Voices of 68
A pivotal year, and not just for Northern Ireland. This exhibition encourages a fresh look at this crucial period in Northern Ireland's history. It is told in the words of some of those most directly involved at the time.
Northern Irish society is more divided than most other places, so the way in which our museums develop, display and interpret their collections will inevitably be the subject of much discussion and debate.
People have a right to question things. Why this and not that? Why here and not there? Why him and not her? In fact, our museums ought to welcome questions, discussions and challenges. They should be shared and trusted spaces to have those conversations.
National Museums NI welcomes these conversations, however difficult they may be at times. We do this because our collection is a unique asset and learning resource that allows us not only to reflect on the past, but also on our shared future. A museum isn’t an omniscient voice, it’s an enabler of thought and debate. We encourage people to consider diverse perspectives on culture, history and society. We promote understanding, respect and empathy. This isn’t easy, and that’s why we work with partners who bring additional knowledge, insight, networks and sensitivity to examine the legacy of the past in ways that help to create better understanding and a new narrative. This is a painstaking but ultimately rewarding process. However, museum practice is built on attributes such as care, patience, scholarship and the ability to see the bigger picture and the longer view. A museum should be a place for reflection, encouraging dialogue and building understanding.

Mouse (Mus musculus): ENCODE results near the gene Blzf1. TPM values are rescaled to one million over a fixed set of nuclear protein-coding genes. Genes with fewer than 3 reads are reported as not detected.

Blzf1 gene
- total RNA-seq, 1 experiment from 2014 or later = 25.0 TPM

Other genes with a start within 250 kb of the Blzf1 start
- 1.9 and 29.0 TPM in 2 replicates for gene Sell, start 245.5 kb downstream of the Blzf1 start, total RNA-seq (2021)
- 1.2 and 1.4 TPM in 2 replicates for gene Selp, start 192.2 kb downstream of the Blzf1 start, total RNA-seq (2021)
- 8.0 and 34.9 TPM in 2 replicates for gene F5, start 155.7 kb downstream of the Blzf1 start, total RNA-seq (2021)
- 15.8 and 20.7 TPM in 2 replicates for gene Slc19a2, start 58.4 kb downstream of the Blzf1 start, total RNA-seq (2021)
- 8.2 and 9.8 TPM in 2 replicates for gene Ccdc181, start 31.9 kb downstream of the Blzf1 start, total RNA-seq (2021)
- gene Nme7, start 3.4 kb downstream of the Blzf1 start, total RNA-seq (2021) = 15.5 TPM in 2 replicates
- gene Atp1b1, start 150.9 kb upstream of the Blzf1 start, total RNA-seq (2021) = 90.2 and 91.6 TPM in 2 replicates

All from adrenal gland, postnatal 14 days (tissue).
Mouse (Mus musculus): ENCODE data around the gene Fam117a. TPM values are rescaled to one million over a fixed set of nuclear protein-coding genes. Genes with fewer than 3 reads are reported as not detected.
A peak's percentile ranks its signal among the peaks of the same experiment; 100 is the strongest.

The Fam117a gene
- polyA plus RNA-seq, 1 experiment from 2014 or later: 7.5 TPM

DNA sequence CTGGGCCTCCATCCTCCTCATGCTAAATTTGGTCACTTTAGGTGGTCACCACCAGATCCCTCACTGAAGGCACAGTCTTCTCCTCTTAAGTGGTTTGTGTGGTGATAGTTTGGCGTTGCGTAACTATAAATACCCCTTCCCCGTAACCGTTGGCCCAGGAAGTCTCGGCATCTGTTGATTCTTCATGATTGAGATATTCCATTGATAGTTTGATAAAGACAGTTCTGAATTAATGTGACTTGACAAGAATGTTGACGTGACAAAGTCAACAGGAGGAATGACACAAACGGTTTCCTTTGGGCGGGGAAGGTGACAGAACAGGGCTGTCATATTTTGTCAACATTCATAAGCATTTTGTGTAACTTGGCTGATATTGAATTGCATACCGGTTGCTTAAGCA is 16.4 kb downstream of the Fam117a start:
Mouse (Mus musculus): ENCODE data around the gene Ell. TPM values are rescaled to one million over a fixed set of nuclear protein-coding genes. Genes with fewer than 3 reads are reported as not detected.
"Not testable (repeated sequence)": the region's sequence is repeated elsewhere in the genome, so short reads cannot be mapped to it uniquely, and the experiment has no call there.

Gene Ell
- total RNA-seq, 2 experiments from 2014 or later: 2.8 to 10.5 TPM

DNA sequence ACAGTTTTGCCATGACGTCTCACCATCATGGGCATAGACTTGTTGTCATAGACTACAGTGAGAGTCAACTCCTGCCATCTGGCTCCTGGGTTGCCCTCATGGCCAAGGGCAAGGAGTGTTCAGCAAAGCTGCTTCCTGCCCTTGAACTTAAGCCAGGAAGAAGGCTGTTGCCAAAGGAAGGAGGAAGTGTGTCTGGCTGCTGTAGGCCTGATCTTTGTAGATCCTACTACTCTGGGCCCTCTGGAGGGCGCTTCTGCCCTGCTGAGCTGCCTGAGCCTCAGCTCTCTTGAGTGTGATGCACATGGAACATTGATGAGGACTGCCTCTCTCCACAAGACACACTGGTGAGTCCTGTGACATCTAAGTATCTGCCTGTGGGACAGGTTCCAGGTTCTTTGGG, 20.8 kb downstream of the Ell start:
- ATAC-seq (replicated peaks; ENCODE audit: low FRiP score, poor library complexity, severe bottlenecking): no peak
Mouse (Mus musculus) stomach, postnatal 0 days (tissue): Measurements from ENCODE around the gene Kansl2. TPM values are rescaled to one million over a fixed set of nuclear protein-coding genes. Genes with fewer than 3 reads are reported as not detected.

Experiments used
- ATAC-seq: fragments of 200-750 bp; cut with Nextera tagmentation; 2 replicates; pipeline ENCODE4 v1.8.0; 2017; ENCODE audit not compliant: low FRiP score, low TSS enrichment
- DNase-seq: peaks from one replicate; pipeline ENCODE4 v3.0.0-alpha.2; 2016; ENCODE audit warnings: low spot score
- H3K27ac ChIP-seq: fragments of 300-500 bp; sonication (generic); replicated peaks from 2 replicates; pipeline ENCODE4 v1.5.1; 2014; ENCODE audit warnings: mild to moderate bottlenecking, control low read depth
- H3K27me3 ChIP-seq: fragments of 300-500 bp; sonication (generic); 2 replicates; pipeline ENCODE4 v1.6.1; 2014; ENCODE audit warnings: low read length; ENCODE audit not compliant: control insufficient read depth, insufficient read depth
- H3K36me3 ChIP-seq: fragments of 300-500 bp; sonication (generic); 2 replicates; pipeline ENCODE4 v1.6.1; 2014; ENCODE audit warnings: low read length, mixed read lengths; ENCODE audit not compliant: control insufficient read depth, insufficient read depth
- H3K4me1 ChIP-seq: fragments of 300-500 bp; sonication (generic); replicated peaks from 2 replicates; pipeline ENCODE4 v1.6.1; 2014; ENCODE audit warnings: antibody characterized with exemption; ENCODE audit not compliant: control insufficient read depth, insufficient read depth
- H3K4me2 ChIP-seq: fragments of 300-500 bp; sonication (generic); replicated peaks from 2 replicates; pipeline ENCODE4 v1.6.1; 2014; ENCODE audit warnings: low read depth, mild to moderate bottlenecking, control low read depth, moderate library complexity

The Troubles and Beyond exhibition is not exclusively focused on the conflict but relates to contemporary history and therefore includes objects that represent our wider social, cultural and economic history. It is a dynamic space and it continues to be developed and refined in response to feedback, public engagement and further development of our collection.
We view our work in this area as an ongoing process. To fulfil our role in society we must continue to develop our approach and increase our impact into the future. Our approach is underpinned by the following key principles:
This provides a summary of the evaluation of our work on the Troubles between the years of 2014 and 2019. It focuses on how we have developed our approach in this important area in close collaboration with stakeholders, partners and communities, and how we might develop it further into the future.